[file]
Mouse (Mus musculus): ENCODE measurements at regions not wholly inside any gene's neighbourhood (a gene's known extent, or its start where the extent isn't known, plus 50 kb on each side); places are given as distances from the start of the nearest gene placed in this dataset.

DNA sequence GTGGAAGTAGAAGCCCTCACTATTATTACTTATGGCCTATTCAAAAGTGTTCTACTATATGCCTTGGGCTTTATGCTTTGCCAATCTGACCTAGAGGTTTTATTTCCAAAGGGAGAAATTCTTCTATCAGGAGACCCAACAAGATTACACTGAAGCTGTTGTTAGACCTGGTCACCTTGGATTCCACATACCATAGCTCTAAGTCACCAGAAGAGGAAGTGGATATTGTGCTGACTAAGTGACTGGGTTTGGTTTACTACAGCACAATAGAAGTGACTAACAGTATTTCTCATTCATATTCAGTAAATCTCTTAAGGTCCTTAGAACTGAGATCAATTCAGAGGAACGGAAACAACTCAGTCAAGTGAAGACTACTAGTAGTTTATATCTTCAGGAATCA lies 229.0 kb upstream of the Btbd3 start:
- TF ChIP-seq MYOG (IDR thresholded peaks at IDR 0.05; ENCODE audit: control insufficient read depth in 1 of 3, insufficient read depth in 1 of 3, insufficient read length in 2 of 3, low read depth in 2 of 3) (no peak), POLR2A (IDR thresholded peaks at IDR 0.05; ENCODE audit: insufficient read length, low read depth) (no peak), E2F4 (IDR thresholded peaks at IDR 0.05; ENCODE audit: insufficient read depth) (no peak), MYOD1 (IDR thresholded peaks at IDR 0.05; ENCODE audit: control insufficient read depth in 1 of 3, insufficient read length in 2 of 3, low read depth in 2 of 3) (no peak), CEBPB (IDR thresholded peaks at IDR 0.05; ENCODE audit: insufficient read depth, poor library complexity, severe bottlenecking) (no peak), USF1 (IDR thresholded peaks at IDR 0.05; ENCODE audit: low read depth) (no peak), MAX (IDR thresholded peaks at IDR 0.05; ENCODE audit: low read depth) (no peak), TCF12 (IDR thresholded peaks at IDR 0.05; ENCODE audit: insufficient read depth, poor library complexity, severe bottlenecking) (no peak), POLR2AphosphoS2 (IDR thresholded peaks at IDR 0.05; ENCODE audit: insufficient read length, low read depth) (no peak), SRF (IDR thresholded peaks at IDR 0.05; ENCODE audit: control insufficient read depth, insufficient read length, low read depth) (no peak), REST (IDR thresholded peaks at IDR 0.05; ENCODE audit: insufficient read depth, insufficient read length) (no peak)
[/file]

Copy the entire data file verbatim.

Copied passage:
Mouse (Mus musculus): ENCODE measurements at regions not wholly inside any gene's neighbourhood (a gene's known extent, or its start where the extent isn't known, plus 50 kb on each side); places are given as distances from the start of the nearest gene placed in this dataset.

DNA sequence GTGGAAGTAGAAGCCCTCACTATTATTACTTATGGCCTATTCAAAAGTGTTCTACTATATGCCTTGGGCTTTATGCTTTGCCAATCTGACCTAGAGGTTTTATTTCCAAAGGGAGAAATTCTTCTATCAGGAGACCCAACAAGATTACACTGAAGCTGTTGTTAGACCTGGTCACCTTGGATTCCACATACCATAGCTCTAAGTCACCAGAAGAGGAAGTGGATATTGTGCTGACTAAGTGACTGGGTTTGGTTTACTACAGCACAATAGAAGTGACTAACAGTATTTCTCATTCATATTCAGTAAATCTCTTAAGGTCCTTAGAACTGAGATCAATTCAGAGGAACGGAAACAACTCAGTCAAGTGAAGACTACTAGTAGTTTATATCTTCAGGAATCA lies 229.0 kb upstream of the Btbd3 start:
- TF ChIP-seq MYOG (IDR thresholded peaks at IDR 0.05; ENCODE audit: control insufficient read depth in 1 of 3, insufficient read depth in 1 of 3, insufficient read length in 2 of 3, low read depth in 2 of 3) (no peak), POLR2A (IDR thresholded peaks at IDR 0.05; ENCODE audit: insufficient read length, low read depth) (no peak), E2F4 (IDR thresholded peaks at IDR 0.05; ENCODE audit: insufficient read depth) (no peak), MYOD1 (IDR thresholded peaks at IDR 0.05; ENCODE audit: control insufficient read depth in 1 of 3, insufficient read length in 2 of 3, low read depth in 2 of 3) (no peak), CEBPB (IDR thresholded peaks at IDR 0.05; ENCODE audit: insufficient read depth, poor library complexity, severe bottlenecking) (no peak), USF1 (IDR thresholded peaks at IDR 0.05; ENCODE audit: low read depth) (no peak), MAX (IDR thresholded peaks at IDR 0.05; ENCODE audit: low read depth) (no peak), TCF12 (IDR thresholded peaks at IDR 0.05; ENCODE audit: insufficient read depth, poor library complexity, severe bottlenecking) (no peak), POLR2AphosphoS2 (IDR thresholded peaks at IDR 0.05; ENCODE audit: insufficient read length, low read depth) (no peak), SRF (IDR thresholded peaks at IDR 0.05; ENCODE audit: control insufficient read depth, insufficient read length, low read depth) (no peak), REST (IDR thresholded peaks at IDR 0.05; ENCODE audit: insufficient read depth, insufficient read length) (no peak)